To City Subscribers! If you foil to §§f youf Srdf pleose telephone 74431 by 6:30 p. m. ahd a special will delivef- youf pdper, Hope I&M t/lAt 8o#i« Knife For Wtathar depart* Sea Column af Battam ef This S9TH YEAR; VOL, 59 — NO. 299 Jan, HOPE, ARKANSAS, FRIDAY, OCTOBER 3, 19S8 thl Aiksetatid PMll I Audit Bureau 6f N*( Paid Ciftl. J mst, »Nc(ms March it, t«l 1 3«J PRICE Se COPY Reds Continue ihelling Despite [Cease Fire Talks By JAMiS CARV TAIPEI. Formosa (!P) — The' v > United Slates has reassured Nat? tionalist China there is no change , In its policy of refusing to give •Aground in Ihe face of continued , '•'Communist allarks on Quemoy stand of demanding a cease-fire. U.S. Ambassador Everett F Drumrtghl relayed this informa- [lion from Secretary of Stale Dul- ties to President Chiang Kai-shek ^Thursday night. Chiang's reaction was not disclosed but Ihe Foreign Ministry [.rejected pgah tcd&y Dulles's suggestion for reducing Nationalist military slrcnglh on the offshore ,/i^^islands if the communisls will .'5?|-%. slop shooling. '?,£'$ Thus Ihe tsvo governments held f'.J/<, different policies on ending the '•"-'M Formosa Strait crisis, nosv in its iA*?£ 42nd day. Communist Chinese guns encircling Ihe Quemoy islands continued lo bailer asvay, firing 1,143 shells during the early morning hours. Bul there svas increasing belief Jlhc artillery blockade was losing its effectiveness as sea convoys and air drops kept on unloading supplies. A massive increase in their size is expected soon with the help of U.S equipment nosv beinp turned over to the National-' !• isls. ' The supply situation is very much 'improved, said Rear Adm, Liu Hoh-tu, Defense Ministry spokesman. M And Vice Adm. Roland N. Smool. head of Ihe U. S. Taisvan (Formosa) Defense Command, said in an interview the Quemoys can nosv hold out indefinitely under present conditions. Any enlargement of the offgjoore war svould come from the Com- -munists, not the. Naliqnalists, Smoot said. The Nationalists recognize .the-- importance of keeping the Communists tagged with the , blame for aggression, he , added 9 Smoot said the Nalionalists understood the world: desire for a negotiated cease-fire and would accept one if it did nol prejudice their sovereign rights. He did not define those rights. 'Dulles' message seeking lo reassure Chiang svas sent after Chinese Nationalist officials expressed fears that American policy was shifting in a way ( »at might prejudice Nationalist' rights. * Operation to Remove o Surgical Needle SCOTT 'Am FORCE SASE, m CAP) — A woman was to undergo surgery today for removal of a surgical needle apparently left inside her after an abdominal operation 12 years ago. Mrs, Olivette Schlltt consulted u private physician about a stomach pain that had bothered her since lOifl. He detected the needle lodged hear the 'back of her abdominal Wall. 'Mrs. Schutl said she was operated on at the base hospital in 194B fo rremoval of a ruptured cyst. She was the wife o[ an Air Forre man at the time. They since have been divorced. Deck Officers Strike in Third Day NEW YORK (AP) — The strike of Union deck officers against 20 American steamship firms entered its third day today, with more than 40 passenger liners and freighters tied up in ports from Boston to New Orleans. Federal mediators had no lock in talks Thursday with representatives of the striking, 1.300-member Masters, Males and Pilots Union and the employer''group, the American Merchant Marine Institute The companies affected operate about 310 vessels. Ail the ships face a tieup when they come into East and Gulf Coast ports. Tankers and foreign flag ships are not affected. Neither are the ships of several American companies which already signed contracts with the union. The United Stales Line laid off 1,734 crewmen of its 53,000-ton liner United States and the smaller America. The dispute involves vacation, pension, welfare and fringe benp- fils. Wages are not an issue. John M. Franklin, president of the U.S. Lines, contended the union's demands were prohibitive, adding: "We'i;e determined to fight it through " Experiment Station report for 24-hours ending at 7 a. m, Friday, High G8, Loss' 44, precipitation, .07 .o£ an inch To;tal 1958 precipila lion through September 46,17 inches: during the same period a year ago, 53,30 inches. Extended Forecast for the period' Oct, 3-8: Arkansas; Temperatures 3 to 0 degrees below noimaj, Normal minima 54 to 62, Normal maxima 74 to 84. Only minor daily changes. Precipitation Jight or none. ARKANSAS—Partly cloudy, n little svarmer this afternoon and tonight, mild Saturday, Lowest to. V nigh,I 50 to 60. Highest Saturday near 70s. U} 33 61 45 . 59 51 ,Q2 67 48. ,g] 57 4,4 59 •!§ JB5 47 63 4§ 05 43 LOUISIANA — .Consider able cloudiness and cool through Saturday wij.h few shosyers Jy in south portions, THE WE.ATHPR iLSgWHERE By THS High Low Albany, cjoucly Albuquerque, clegr 1 Atlpnta, rain Rjsmargk, clear Boston, cloudy Buffalo, cloudy- Chicago, cloudy Cleveland, clear Denver, clear DCS M.oinoSj cloudy 'Detroit, pjoudy Fort Worth, rain Helena, clear Indianapolis, clear V.ansas Cily, clear 1 ^.os Angeles, clepr- Louisville, cloudy J\femphis, rain j\liami, cloudy IMilsypiukce cjoudjy M.pls.<-<?l. Paul cloudy fs'esv Orleans ruin. Now york cloudy .Oklahoma Cily lloudy 61 Pmpha clocdy 67 4t Philadelphia pjpudy 60 5§ ''- pjpar el9udy Me 62 4U 71 54 70 54 61 39 04 43 67 50 85' 7§ <n i§ M T 75 Og * -• 'f •' 54 ,- »• 97,, 5a 4ft pjpudy , 54 5o|ear §4 City ^ear - ft , *vain -55. §1 .,j clea'v {$ . 48 Called to Fire Found Family Had Perished CHICAGO (AP)— The sound of his svife's voice, gasping over the direct line to the station, summoned fireman William Hughes to the most heartbreaking blaze of his life Thursday. But when he reached his fire- ssvcpt homo in suburban Skokie, Hughes svas thwarted, Flames and smoke kept him from breaking through to the attic apartment where his svifc and tsvo of their children were trapped. Overcome by smoke and nearly prostrate with grief, he was led asvay to the home of his minister, the Rev, Mr, Norman Rubens, Later, the ' bodies of Marilyn Hushes, 28, and their tsvo sons, Ronald, 3, and Robert. 6 months \vero recovered. "Oh, my God, oh, my God," Hughes sobbed, "The other children?" 'David, 6, and Jacqueline, 8, were at school, a minister- toJd him .Fire officials said Mrs. Hughes apparently died while attempting to rescue the sleeping chjldivn. Ronald was found cradled in Her arms, find Robert tucked in i> nearby crib. But before she- died, Mrs, Hughes managed, to get to the phone and gasp out the alarm., ARRIVE IN FORMOSA — High altitude B-57 American jet bombers, similar to plane shown here, have arrived somewhere in Formosa to bolster U, S, striking power In the war-threatened Formosa Straight, it has been reported by UPl's Charles Smith. — NEA Telephoto WILL DISCUSS PRIVATE,SCHOOL — Gov. Orval Faubus of Arkansas leaves the executive mansion in'Little Rock for the first time in two days to attend the "American Medicine's Festival of "Faith" meeting at" Tyropza . In eastern Arkansas. Fatibus s?id he would discuss the new private school issue at hjs press con.' ference Oct.-3 NEA-"Te|epholo ""'•'• ~ •• Jf ' * ""'" *" final Rites for R'.'L. GosnQll ot W Q,m, Saturday R,obej't Lee Gosne}!, aged 81, re- ^ired Hope merchant, died Thursday at his home here. Mr. Gog- nell has lived in Hope for 40 years and yvas a member of the Presby? lensn Church. guvivors include his svife, a sis- tor, Mrs. W. W, Gore of Stamps and a piece, M'i's. Frank H_orton of Hope. Services will bp held <4 10 a.rn. Saturday at Oakcrest Funeral {iomp Chapel by IJr. L. T. Lasv< renoo. Purial Wjll be in Nashyijlp pallbearers; Bill Roulon. picl$ Ws^ins, H^skel Jones, J3. W. pdjNvards, £4dje Stewart, James PUkmjon, Webb Lapselcr Jr. and, Woman Dies Mr?. Cora Seals, aged 8,1, vyidosv of J^e Seal§, ptonpev residents of a<J§ poupty, died at the home jier daughter jn Ljttlp day rriornjng. §l>e is § by, one sister Mrs_, >Jd, £ojg, tJvr| Y e ch.iJdr^.T. & Seals, palyes. Springs ? j.t Foreign Policy Change Idea Played Down WASHINGTON (AP) — The Slate Department pooh-poohed to- Smackover Boy Cited for Life Saying SMACKOVER, Ark (AP)— Fit- tcen-year-old Jerry Wayne Thomp- day a report that a meeting of son of Smackover lias been awarded Ihe American Red Cross Cei-lif. icglc of Merit for raving a nine year old girl Harvard faculty 'members with Secretary of Stale Dulles may have brought a seeming change in U.S. policy regarding Quemoy | fioodsvalers of In comment on that report pub-j j ast April 28. lished by the Boston Globe, a dc- The g>irl is lDi?,nne from drowning in Smackover Creek partment spokesman insisted that in the first place there has been no change in U. S. policy, Consequently, he said, the meeting couldn't have influenced a change. The spokesman also said (here was nothing secret about the meeting— that Dulles, who went .to Boston for a public address has The girl is Diane Dickey Dickey, daughter of Mr, and Mrs. Bill Dickey, She svas being swept asvay by n rushing current when young Thompson wept (c her rescue. H/» was unable to ssvim ashore with her againsl Ihe current bul he held her head above Ihe water scheduled in advance a meeting | while talking to calm her. with faculty members and Robert Bosvic, a former assistant scc- relary of slale for policy planning. A university spokesman said the meeting was not a consultation on foreign policy. He said jt At his direction, other boys formed a human chain and pulled him and the little girl ashore, In the rescue Jerry used ssvim- rning and lifesaving knosvlcdgp gained frorn Red Cross Instruo- was one of a series of off-thc-1 tlo «i record seminars arranged by the} -The Certificate of Merit is tho Harvard Center for International highest asvard given by the Red Cross. George Jlill. Red Cross public relations representative in Arkansas, said Jerry js the llth Arkansan to recejvc the honor since it svas established m 10J3, Affairs for Fel)osvs. The spokesman said at such seminars a government ofticial or other guest offers a statement which is follosved by inforrna} discussion, The Globe in reference to the Saturday meeting, gave -this ac count: Nymber of Polio Cases WASHINGTON fAPJ— The number of polio esses in the uatiw dropped last svgk, indicating tho 1958 peak may have been passed Slate Health Departments re- porleij 3^8 cases compared with a .revised total of 431 for the pre* ccedmg svcek. cases in, the sveek ended The Sept. 20 had been the high for Ihe year. The second highest" total of 39" \vas reported in' Ihe week ended Sept. 13. In announcing iho slate reports today, the JPubJic Health Service said all areas of the nation' listed fcsver cases last sveek as 1 compared with Ihe sveek before except the cast north ,cen{raj and. e^st south centra! stp-tes. The reported parglyttc eases last w^ek Iotalc4 179, down from a revised figijre of, g?l for lh.« week before. 'continued to Icgd the states, "with 159 jww pc-lkf eases UP' SQ -from, the. listed, last previous . wgefc, th,elr sjn?,t'i« the oj Local Youth Wins Poultry Judging James Cummings, president of iho Victory Community 4-H Club, was high point 1 individual in the State Poultry Judging contest yesterday at the Arkansas Livestock Show al Little Rock. •Marshall AloCorkie, Carroll Me- Kee'and M'iehael Samuel the other three members of the tfempstead county team, did excellent, per- milling the team to place fourth In state compeilion, ' Imon Brown,- J. W- Self, and Joe M, .England, ss'ith James Luck as alternate, entered thp Stale Q e n e r al Livestock Competition. Sandra Burke <wd pjek Arnold presented a numlber in the Arkansas 4"H Ciul? Share-'i'he-Fun program. Gilbert Brown Jr. of, Spring Hill is shosving. six of his registered Jerseys to3ay. Ije is an entrant in the Ai'Ssansas'^l D^iry Show Bruce Bennett Starts a Drive to Oust NAACP LITTLE ROCK (AP) — Ally. Gen. Bruce Bennett yestcrd-jy barred plans for an all-oul campaign; against operations of Iho Nalioiiai-'i Assn. for the Advancement of Colo'-cd People. lie iblnmed . the organinilion for the Souths racial problems. An NAACP official promptly charged the planned attack was a spectacular effort by Arkansas politicians to divert attention from their' failure to. solve the school integration dilemma here. Bennett i unveiled a six - point plan for hampering activities ot the NAACP and said he had asked congressional delegations of 14 Southern states lo join in what, he ,ta*5notK'"a "Southern Plan >For Peace " Clarence A. Laws, Arkansas field secretary for the NAACP, said the Bennett' plan undoubtedly svould "shock decent, freedom- loving citizens- everywhere." Laws contended the state's uo- litical leaders had selected the NAACP as a "whipping boy'" hn- cause they svere perturbed about recent desegregation rulings of ths U.S. Supreme Court. He also declared they wanted to throw up a political smokescreen to cover themselves "for having so miserably misinformed and misled the people of Arkansas in the school controversy." Bennett's strale.^y calls for tho withdrawal of federal tax deduction privileges for the NAACP, stale pressure on the organization's attorneys, economic pressure and criminal prosecution of individuals allied with the NAACP cause. He labelled the organization n "tool of the Kremlin," Lasvs denied the NAACP hod any ties with the Communist Party and said tho organization had been praised by FBI Director J. Edgar Hoover The Negro official said all points in the Bennett plan svould be "let! for any action which NAACP av- toineys deem necessary." Meansvhilc, the head of a nosvly iormed private school corporation expressed a hope the city's while high school students could begin studies next week, White and Negro pupils enrolled at Little Roek's four high school:; have been on an enforced holiday. Gov. Orval 8. Faubus shut tt.» schools before they opened to forestall integration. Dr. T. J. Raney, lip'Jd of Ihe LjUlc Rock Prvjato School Corp. . Continued on page Three Will Never Open Public Schools Integrated, Cov. Faubus Declares Will Help Any. Private School Undertaking Other States Raising Funds for Little Rock I By THE ASSOCIATE PRESS Fund drives to lielp Ultlc Hock finance a prlvnto school plan are being pushed in Louisiana anil Alabama. At Montgomery, Aln., the Citizens Council nnnounced yesterday it Is conducting n rund-ruising campaign and an official appealed to citizens of the stute to "bear a proud share of this cost." Three scfircgalionisl groups in Ihe Baton Rouge, La , nrca svill meet today to mnp plans for col- Jecting donations for Little Hock. Ooul of the Citizens Councils is 550,000. Another organization, the Southern Gentlemen's Assn. of South Louisiana, will meet next woojjt to decide whether to join in Iho fund campaign. Whiteside Enters Plea of Innocent WASHINGTON CAP •lawyer Thurmun A. — Miami White.si.cl pleaded innocent today to charges of. corrupt 'influence, but his codefendant, former Federal Com- munieaUpns Commissioner Richard* Av Mnckj- fllcV noF'appcaVtor arraignment. , Mack's counsel told U.S. District Court tho -former commissioner, svho resigned under fire of a congressional- -Investigation, in under treatment in a Miami hospital. Judge Burnita S, Matthews set Whilesidc's trial for Jan. 0 She gave Justice Department attorneys a sveek to check up on Mack's physical condition. Indictments against the tsvo men grew out of the award of television channel 10 in M'iami while Mack svas a member of the corn- mission. Mnck acknowledged coiving financial, favors from Whiteside, but both men denied any improper influence on Mack' 1 official conduct. Public Service Television, tnc a subsidiary of National Airlines', was the successful applicant onl of four contenders for the pri/.ot channel. Whiteside was bucking public service, Under emirt oicler, tho commission is now reviewing the asvard, Electron Currents Big Space Hazard LONDON (AM—A Soviet professor snicl today Sputnik III had shown that electron currents buztt- ing around the upper atmosphere svere much fiercer than expected —but lhal space travelers should still gel through them. 3 The professor, Valerian KraKoV- sky, in an Interview broadcast by Moscow radio expressed disagreement svlth American theories that the currents einanaled frnin llv .sun. DeGoulle in Appeal to Algerians By GEORGE MCARTHUR JR. CONSTANTINE, Algeria vAP) — Premier .'Do Gaulle tocl/iy appealed lo Ihe Algeria's rebels lo halt .'heir bloody insurrection and promised Algerians a nesv and belte rlife—economically and politically. . But close tics with France must remain, he said. DC Gaulle charted a five-year program for bettering the living and working conditions of Ihe eight million Moslems in Algeria. He nromlscd Ihcm more and better "jobs and housing, land distribution and creator educational opportunities. He said elections svill be held In Algeria within Isvo months under the same conditions as In metropolitan France. And he du- clprctl flatly: "At least two-thirds 1 of UiBSe representatives musl 'be j Moslems." I Unlil now, political rcprcscnUi | lion in Algeria has been heavily in favor of the one million European residents of Algeria. Speaking lo 50,000 persons massed in a public square, DC Gallic made a dramatic appeal to the Algerian rebels whose In- tiurreelipn is nearly four years old. "Why kill? One should make Wi? instead? Why destroy? The duly is lo build. Why halo? One should instead cooperate," he said. "Stop Ihese absttrb combats and soon we will see hope bloom again everywhere on the land of Algeria, We wil isee the pri.sons em ply and a future big enough for evftrv- Arkansan One of Crew Missing NORTH LITTLR ROCK James E. Zinn, 85, of Noilh Little Hock, Is among four crewmen listed as rnissinK after the of u Navy jt'l bomber in a swampy area near Jacksonville, Fla, yesterday. 7,'inn, an aviation machinst, is the son of Mr, and Mrs. Shermnn V. Zniri of North Little Rock. Sherman V '/Ann is a member of the Stale Workmen's Compensation •wnmisaiori, Scene of the crash is about 26 miles soith of Jacksonville. Qthev state shosy pampetition. plubbcrs attendin |iempstea4 were: P-eggy. ' Lee ' fl^xtolsfc-wi?«$»~'f^aj$ *P muer.pi/t^e-^mi^w muw; -v 01 ^'P ; *A^;9i3?s ifwme va&& fte&Kw'Kifr &fw»4^ s.M^M^m&m *&»*•£ .iswjvg .Mf^wi star ito^W&$U$k •#. f]<.^-^^WM^^& §t«I?r4f^W'4 ^:^fw¥%«ti«» ^^i^/^i^ i>i^i%P^/r> /S {.'v t » '>-/•" * V\ 4 ^SA S ^^*A*} li4'V>,/3*v%!i&kiAA^ All Around Town Py The Star Staff neaiby, At the Arkansas Livestock Shosv in the Hereford division, Ned' Purtlcs and Son oj Hope did right svell with entries places one third two t'lass second two fourths, two fifth? and one sixth place winner. . . in the Swine show Charles Soojpr of Hope exhibited thp winner (n two classes and Gene Maxwell took second, place in one .closed. UV.P with, the high sehopjs LilUe fiock students An explosion of some sort jarred, , . buildings in this area about mid-1 °f IiQ P c > a junior, afternoon yesterday and reports of the blast came m from surrounding areas . . . this led to the theory that a jet plane cracked the sound barrier somewhere State Health Department statis< tics show 28 births in Hempslead during the past raonth, 15 girls as compared lo 13 boys . . . there were 10 svhite girls and tight wWle boys as compared ss'ith five Negro Ijoys and five Negro girls- If you have Social Security problems contact a representative of the Texarkana, here regularly office who visits he ss'ill toe Jn, the courtroom at C'ily |laU a,l a.m. on Oct. 9— 16--23— -30. , The Hope fiobeals may get their chance in the'rain'and mud tonight . . . for the p,a.st, tsvo body—particularly for seivs—will open up you your- has rained, and the games have tinder yer^ djsjfn^l and r«4q started tii this mowing,. Cats ' General Motors and Union in 3-Year Pact By CHARLES C. CAIN DETROIT (API— General Motors and Ihe Uniled Auto Workers reached agreement on a three- year master contrnci Thursd.iy nighl, but GM'.s vast industrial empire remained shul down today by a strike of its 250,000 UAW members. UAW President \Vallr-r P. ftou- Iheir hailed Ihy now nalional agreernenl as "good for the na- lion, good for the UAW and good for GM," but he caulionud that CM workers at 126 plants across the country were authorized lo remain on strike to back up local demands, A companywido walkout againhl GM preceded the new pact by 12 hours. Before that, there had been a rash ol wildcat strikes The old contract j an out four months ago and tensions hud njounted in recent wwekjs, under no-conlracl operations. A major complaint al local levels has. been so-called svago m- ecjuilios in GM plants-—difloreXf pay for similarly classified jobh. The national agreement establishes a fund into which the company will pay half a cent hourly for each syorker lo nauow differences, Both fieulher and GM Vice President Louis C, Saaton expressed hope the local grievances svopld be settled (juiekly so GM could get into full production of ,859 earh an4 trucks. lleuthcr told the GM locals lo >ress far speedy settlement of djf- and to return to work as soon as they are settled. JG.M sviis the last of the cuilo- •notive Big Three to agree with .he UAW <Jt\ a contractt sellled Sept. 17 after a suy- en"<luiur strike phrysler settled Wednesday wJjjMut a strike, Q$5's semenient tollosyca the of- tto 1'he j,he LITTL15 HOCK, Ark, (At 5 ) —•;,;: (iov. lOrval IS, Faubus,defying lho'<fj mandate of the U.S, Supreme,,^ Conrl, said loclny he would "nevcc,f| open the public schools as InlcV-'.rr grilled Inslilulions." He Indicated, ns well, Hint hot- has considered svhat Ihe federal government might do if ho re- opened Iho high schools, sllll re-'fusing entrance lo Negroes, < ^ "The only recourse Ihe federal'* government svould have would be to send in marshals and the", Army lo forcibly cjccl leachc and sludciils," Faubus said. He made the statement ul 1 news conlerence after having re-^ leased a prepared note on his position. , r ;--'Jj 11 was Fnubus' first ncsvs con-tQ ference since last Monday svheti'v| Ihe Supreme Court sold thai '!eva-*!5| sive schemes" to preserve gallon cannot be permitted Hours''-^ later, two U.S. Circuit Court J judges in Omaha nullified I tho" lease signed by a prlvale corpora-:¥€ lion with Iho Little Rock Schoolfi Board taking over the buildings? ahd facililios for private, scgro-'"! gated schools. Ills prepared stalomenl, lained the senlence: "The question Is whether the facilitle/f; can be used by the corporation. t ofti4l " 'A ropci'loV asked' Wlia'l he mcani\^ by the prhasc, (f or nol al "I will never open the public, schools as Integrated institulions," he replied, -, J~;,. He said Ihe plan for privataj schools in Little Rock would ceed. Once again, Faubus allacked the,' molives of the Federal courls in their rulings on segrcgatod'ff .schools. , 5'4 "Hs a known facl to anyone'Who^ knows anything about pojitlcs ..,_. ^ they are simply playing for a bloc,£ of votes in the northern stales,,''^ he said, "1 haven't sol myself up super sclioi board, as has In premu school board, formerly.j''5' known as Ihe Supreme Courl Faubus denied thai anyone , his staff or close to him has urgedV^ him to give up Ihe fight in Litllorr 1 Hock. He was asked whether Brooks Hays (D-Ark;, was among|J those and he replied: "I'd rather not answer that ^ Continued on Page Three ( , uon| vl | Charles Clark, 27, Formerly of Hope, Dies at Magnolia Charles CJaik, aged 37, a« for: or reiiclent of Hope, died, totjaylfi in a Magnolia hospital, IJe was;"* seriously burned in an oil accident about three weeks Survivors mclude his wife, .Shirley Clark, two sons, Steve"andff| Dale of Magnolia; his parejitsjj"?! Mr. and Mrs, Johnny Clark ojfrf Stephens; his grandparents, "" and Mrs. Alex Purtle and Mrs. Mattie ciarfe of Hope. J''unural service*- will ba hejcj 2:30 p m. Sunday at Garrett lije.my'' orial Church by tho Rey, A. purtle, assisted by the W. Story and the Rev. A. ston. Burial by Herndon>.Corneli«s.-J svill be in Memory Gardens. ' ' 7-fJ • A, H. EYersmeye*/ 37 Dies in Missouri : A, H. Eversrnoyer, ' aged 87 resident of Hope for 50 years, dies. last night at Hawk Point, Mo 1 , jjfi is survived by niece- services \vijl be held Saturday i Troy, i\4o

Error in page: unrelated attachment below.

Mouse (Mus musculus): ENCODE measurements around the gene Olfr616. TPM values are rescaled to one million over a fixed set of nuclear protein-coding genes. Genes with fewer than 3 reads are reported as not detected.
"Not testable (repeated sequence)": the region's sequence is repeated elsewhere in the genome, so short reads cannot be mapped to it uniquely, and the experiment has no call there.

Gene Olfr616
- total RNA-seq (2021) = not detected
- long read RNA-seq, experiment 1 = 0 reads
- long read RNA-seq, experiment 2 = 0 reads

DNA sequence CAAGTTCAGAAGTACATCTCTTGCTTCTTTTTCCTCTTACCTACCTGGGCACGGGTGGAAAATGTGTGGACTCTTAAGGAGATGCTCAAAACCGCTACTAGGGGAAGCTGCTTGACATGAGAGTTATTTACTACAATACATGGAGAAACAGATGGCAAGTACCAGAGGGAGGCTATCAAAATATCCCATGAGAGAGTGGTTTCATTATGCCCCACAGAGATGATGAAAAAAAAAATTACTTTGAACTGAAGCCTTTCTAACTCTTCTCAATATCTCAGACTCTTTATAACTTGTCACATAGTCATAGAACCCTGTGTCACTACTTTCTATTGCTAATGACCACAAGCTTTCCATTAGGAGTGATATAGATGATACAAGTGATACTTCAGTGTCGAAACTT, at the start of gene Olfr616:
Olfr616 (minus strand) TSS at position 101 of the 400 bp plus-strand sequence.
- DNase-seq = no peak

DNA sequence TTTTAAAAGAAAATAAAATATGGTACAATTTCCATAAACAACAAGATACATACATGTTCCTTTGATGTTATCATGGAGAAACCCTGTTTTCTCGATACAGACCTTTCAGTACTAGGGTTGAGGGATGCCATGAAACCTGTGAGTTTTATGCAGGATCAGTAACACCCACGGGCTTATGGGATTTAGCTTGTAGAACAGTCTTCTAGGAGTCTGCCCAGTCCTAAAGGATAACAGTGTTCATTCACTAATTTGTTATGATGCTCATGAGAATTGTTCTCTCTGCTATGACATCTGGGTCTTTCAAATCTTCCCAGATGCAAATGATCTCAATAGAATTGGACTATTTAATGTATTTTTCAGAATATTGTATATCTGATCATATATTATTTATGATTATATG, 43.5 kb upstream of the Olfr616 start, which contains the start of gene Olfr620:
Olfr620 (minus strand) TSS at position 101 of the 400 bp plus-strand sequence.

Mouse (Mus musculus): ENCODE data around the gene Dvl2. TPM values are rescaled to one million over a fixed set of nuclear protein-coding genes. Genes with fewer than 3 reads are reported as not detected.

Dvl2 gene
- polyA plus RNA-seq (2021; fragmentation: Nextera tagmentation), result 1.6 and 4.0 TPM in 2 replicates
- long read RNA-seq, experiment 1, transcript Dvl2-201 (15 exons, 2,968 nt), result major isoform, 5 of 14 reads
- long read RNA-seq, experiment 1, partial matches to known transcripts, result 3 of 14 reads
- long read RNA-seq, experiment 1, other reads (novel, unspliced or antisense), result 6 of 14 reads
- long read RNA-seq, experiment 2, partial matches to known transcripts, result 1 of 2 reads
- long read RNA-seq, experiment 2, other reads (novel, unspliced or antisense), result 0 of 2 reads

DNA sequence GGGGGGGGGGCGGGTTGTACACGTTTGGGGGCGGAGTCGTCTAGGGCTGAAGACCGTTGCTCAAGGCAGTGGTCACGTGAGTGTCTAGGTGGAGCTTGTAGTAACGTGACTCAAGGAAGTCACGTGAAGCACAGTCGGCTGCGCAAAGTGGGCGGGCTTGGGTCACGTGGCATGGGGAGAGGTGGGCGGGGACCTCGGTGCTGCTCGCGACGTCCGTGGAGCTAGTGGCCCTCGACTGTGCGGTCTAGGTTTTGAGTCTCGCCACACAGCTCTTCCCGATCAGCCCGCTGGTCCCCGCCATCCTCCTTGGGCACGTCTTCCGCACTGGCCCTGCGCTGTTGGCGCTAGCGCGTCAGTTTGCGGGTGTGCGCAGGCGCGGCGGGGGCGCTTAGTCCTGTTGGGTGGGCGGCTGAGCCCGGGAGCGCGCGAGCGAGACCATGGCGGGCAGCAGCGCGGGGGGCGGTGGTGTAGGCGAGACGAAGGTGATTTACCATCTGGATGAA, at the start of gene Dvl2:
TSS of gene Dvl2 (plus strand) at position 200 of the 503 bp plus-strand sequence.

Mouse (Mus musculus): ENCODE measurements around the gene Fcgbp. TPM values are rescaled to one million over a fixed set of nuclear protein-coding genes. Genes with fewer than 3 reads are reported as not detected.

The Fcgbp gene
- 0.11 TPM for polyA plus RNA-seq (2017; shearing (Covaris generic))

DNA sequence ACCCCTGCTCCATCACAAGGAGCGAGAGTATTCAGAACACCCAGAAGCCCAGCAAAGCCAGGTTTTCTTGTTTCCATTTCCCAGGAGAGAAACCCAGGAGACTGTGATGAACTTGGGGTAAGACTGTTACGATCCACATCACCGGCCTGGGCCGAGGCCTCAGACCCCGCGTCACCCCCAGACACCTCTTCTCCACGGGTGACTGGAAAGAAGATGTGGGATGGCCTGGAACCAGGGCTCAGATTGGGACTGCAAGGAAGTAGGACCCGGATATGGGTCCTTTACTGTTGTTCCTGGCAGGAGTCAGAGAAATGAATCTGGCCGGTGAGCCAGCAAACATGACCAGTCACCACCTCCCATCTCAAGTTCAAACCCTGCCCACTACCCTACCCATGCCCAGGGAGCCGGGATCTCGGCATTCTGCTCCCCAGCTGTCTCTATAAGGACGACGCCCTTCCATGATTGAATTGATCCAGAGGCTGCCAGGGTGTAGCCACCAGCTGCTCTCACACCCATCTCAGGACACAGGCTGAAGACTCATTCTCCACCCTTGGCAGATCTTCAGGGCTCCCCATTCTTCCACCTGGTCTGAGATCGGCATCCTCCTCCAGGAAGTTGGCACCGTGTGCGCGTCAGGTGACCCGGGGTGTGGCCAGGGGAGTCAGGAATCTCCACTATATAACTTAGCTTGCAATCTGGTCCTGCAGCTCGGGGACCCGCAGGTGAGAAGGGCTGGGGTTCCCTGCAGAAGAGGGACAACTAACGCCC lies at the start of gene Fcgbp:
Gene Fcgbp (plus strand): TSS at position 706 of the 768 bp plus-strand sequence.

What members have found on this page

Get access to Newspapers.com

  • The largest online newspaper archive
  • 8,600+ newspapers from the 1700s–2000s
  • Millions of additional pages added every month

Try it free